• Data Protection and Zero Tolerance for Breaches:
    • Due to the potential for significant fines, there is zero tolerance for data breaches in financial services. Data protection and consumer protection were key concerns around Generative AI, with different standards and datasets complicating matters. Options around private and localised installations of Generative AI systems need to be considered.
  • Ethics and Accountability:
    • Participants discussed the ethical dimension of AI in finance and the need for accountability. They suggested that CEOs and wider Boards of Directors should be held responsible if ethical breaches occur from the use of Generative AI, and governments might need to force companies to self-regulate with severe penalties for non-compliance.
  • Regulatory Framework and International Challenges:
    • The group highlighted the challenges of creating AI regulation in the EU when a significant portion of the AI market is based in the US, which is particularly the case in respect of Generative AI innovation. The discussion touched on principles-based regulation and the potential shift toward hard regulation, citing the General Data Protection Regulation (GDPR) as an example.
  • Traceability and Auditability:
    • The need for traceability and auditability in AI decision-making was discussed. The presence of an accountable human in the process was emphasised, and there was a concern about the lack of understanding of material risks in Generative AI.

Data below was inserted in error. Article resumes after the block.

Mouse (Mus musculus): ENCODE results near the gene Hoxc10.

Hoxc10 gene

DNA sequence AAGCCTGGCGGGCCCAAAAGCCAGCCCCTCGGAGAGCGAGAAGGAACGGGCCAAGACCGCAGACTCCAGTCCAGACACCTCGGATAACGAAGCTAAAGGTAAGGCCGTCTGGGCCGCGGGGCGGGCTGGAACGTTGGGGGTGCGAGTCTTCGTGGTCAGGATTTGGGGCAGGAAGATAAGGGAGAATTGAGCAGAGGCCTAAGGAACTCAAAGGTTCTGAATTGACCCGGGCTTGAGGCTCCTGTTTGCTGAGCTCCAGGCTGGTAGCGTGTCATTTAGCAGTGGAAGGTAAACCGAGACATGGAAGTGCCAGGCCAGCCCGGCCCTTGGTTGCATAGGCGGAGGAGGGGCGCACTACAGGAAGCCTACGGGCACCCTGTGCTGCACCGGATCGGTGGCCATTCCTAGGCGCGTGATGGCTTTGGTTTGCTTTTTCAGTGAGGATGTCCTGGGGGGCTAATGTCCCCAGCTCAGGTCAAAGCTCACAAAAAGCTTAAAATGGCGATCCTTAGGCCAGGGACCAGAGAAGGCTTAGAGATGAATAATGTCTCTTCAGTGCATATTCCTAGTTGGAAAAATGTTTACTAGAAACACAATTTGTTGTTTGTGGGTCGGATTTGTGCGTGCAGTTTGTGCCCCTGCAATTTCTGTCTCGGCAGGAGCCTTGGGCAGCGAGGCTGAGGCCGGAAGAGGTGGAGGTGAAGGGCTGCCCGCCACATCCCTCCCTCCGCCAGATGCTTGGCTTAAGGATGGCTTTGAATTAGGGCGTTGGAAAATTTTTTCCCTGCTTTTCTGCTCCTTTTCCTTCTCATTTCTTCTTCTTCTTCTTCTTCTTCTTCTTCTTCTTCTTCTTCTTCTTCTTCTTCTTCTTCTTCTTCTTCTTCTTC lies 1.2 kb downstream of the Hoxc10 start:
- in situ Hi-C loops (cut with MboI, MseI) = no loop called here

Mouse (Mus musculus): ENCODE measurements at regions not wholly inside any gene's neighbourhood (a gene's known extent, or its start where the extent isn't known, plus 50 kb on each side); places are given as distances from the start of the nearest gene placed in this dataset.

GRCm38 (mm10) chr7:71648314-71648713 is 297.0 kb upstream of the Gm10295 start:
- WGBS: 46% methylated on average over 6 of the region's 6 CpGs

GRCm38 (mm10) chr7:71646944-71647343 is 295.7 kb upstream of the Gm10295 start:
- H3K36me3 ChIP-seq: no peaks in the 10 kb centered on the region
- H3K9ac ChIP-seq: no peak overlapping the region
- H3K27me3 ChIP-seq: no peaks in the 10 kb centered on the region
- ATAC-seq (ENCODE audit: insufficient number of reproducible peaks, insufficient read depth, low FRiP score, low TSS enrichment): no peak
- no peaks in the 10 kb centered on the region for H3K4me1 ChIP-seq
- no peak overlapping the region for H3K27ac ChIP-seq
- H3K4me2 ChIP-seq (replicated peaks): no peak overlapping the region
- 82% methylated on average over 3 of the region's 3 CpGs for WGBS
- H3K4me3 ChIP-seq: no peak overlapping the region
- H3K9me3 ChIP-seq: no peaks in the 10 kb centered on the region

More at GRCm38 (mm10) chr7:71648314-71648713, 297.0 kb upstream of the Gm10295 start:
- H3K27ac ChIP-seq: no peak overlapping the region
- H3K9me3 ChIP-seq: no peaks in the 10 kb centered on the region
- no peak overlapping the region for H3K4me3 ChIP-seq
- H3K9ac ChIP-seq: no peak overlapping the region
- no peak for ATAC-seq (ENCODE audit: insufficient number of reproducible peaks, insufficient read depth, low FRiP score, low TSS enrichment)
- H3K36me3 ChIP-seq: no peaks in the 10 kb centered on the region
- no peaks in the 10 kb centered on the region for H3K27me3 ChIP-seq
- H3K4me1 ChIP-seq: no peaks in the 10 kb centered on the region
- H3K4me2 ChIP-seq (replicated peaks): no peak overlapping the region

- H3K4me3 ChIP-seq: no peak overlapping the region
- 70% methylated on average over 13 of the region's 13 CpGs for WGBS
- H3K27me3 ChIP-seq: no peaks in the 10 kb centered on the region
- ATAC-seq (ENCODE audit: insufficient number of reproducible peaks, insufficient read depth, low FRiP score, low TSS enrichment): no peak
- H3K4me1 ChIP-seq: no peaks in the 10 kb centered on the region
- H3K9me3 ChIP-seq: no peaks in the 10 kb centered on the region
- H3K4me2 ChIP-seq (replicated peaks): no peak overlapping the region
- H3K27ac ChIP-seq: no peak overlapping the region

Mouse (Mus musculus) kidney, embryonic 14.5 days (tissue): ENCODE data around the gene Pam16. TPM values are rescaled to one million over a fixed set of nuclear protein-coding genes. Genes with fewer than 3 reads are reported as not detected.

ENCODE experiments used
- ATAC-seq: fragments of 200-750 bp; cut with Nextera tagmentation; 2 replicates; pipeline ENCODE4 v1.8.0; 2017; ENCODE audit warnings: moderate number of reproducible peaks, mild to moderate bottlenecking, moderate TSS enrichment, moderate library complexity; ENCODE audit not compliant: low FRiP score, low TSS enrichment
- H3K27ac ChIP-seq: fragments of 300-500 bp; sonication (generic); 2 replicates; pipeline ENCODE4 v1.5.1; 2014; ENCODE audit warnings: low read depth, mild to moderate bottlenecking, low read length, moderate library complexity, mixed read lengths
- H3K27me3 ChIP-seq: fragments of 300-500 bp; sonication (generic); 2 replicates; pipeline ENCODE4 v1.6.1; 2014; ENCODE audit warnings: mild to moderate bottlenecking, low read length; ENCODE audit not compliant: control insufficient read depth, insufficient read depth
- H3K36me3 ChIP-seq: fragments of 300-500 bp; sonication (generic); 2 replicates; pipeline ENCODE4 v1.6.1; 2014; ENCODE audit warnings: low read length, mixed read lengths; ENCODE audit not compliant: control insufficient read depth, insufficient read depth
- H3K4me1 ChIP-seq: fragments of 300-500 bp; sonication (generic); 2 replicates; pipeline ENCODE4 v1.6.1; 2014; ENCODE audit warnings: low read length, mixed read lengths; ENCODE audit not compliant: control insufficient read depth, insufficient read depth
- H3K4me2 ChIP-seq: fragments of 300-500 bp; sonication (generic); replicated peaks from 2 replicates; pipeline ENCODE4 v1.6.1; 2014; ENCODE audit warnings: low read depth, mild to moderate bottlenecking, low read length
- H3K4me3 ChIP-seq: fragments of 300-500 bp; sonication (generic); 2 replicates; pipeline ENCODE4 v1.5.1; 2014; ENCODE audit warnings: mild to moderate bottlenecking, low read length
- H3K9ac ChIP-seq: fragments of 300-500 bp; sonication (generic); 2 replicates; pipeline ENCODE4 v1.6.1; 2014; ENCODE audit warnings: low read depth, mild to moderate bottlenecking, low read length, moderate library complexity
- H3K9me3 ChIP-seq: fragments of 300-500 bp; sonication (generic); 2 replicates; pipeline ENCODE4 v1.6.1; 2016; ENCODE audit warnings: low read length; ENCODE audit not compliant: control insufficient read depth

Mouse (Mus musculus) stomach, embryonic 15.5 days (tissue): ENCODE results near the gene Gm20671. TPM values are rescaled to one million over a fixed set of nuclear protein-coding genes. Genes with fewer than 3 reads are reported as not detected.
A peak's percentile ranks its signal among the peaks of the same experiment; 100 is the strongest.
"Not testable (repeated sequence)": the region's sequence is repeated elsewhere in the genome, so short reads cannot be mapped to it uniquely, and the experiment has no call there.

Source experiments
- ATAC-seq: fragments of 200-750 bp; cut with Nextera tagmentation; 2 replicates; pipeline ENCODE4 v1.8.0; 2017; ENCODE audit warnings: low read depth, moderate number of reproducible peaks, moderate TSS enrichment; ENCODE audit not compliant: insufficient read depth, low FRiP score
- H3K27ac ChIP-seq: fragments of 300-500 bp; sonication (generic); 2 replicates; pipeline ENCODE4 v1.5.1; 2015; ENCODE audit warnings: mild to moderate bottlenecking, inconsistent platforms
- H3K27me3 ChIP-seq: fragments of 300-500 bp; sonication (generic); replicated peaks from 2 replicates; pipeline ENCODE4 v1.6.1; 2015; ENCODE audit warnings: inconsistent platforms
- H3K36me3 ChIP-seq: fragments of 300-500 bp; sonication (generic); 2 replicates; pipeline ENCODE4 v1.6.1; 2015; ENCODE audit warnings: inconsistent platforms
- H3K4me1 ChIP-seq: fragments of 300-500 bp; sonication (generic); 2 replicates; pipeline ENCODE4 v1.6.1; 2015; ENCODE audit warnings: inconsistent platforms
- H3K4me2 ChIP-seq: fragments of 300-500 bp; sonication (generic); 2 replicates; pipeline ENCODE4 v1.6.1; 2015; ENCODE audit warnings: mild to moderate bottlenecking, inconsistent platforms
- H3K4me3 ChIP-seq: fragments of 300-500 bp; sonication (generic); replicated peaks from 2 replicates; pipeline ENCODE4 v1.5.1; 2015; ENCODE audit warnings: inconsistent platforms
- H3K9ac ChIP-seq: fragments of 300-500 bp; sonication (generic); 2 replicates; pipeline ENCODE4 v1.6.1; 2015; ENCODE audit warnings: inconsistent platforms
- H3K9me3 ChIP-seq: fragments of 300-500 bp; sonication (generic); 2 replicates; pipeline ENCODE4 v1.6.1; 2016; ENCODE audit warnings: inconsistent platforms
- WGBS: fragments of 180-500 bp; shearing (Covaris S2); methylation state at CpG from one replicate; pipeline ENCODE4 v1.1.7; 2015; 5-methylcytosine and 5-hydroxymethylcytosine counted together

The collective knowledge shared at this event provides important perspectives on the future of Generative AI in the financial services sector. The discussion provides an impetus to the research and innovation ambitions of University of Strathclyde in respect of cutting-edge Generative AI research and industry engagement, while the importance that emerged around regulatory considerations motivates an important direction of travel for the Financial Regulation Innovation Lab in terms of its AI and Compliance priority theme, which focuses on Utilising emerging technologies to simplify compliance process and monitoring.

About the Authors

Professor Mark Cummins is Professor of Financial Technology at the Strathclyde Business School, University of Strathclyde, where he leads the FinTech Cluster as part of the university’s Technology and Innovation Zone leadership and connection into the Glasgow City Innovation District. As part of this role, he is driving collaboration between the FinTech Cluster and the other strategic clusters identified by the University of Strathclyde, in particular the Space, Quantum and Industrial Informatics Clusters. Professor Cummins is the lead investigator at the University of Strathclyde on the newly funded (via UK Government and Glasgow City Council) Financial Regulation Innovation Lab initiative, a novel industry project under the leadership of FinTech Scotland and in collaboration with the University of Glasgow. He previously held the posts of Professor of Finance at the Dublin City University (DCU) Business School and Director of the Irish Institute of Digital Business. Professor Cummins has research interests in the following areas: financial technology (FinTech), with particular interest in Explainable AI and Generative AI; quantitative finance; energy and commodity finance; sustainable finance; model risk management. Professor Cummins has over 50 publication outputs. He has published in leading international discipline journals such as: European Journal of Operational Research; Journal of Money, Credit and Banking; Journal of Banking and Finance; Journal of Financial Markets; Journal of Empirical Finance; and International Review of Financial Analysis. Professor Cummins is co-editor of the open access Palgrave title Disrupting Finance: Fintech and Strategy in the 21st Century. He is also co-author of the Wiley Finance title Handbook of Multi-Commodity Markets and Products: Structuring, Trading and Risk Management.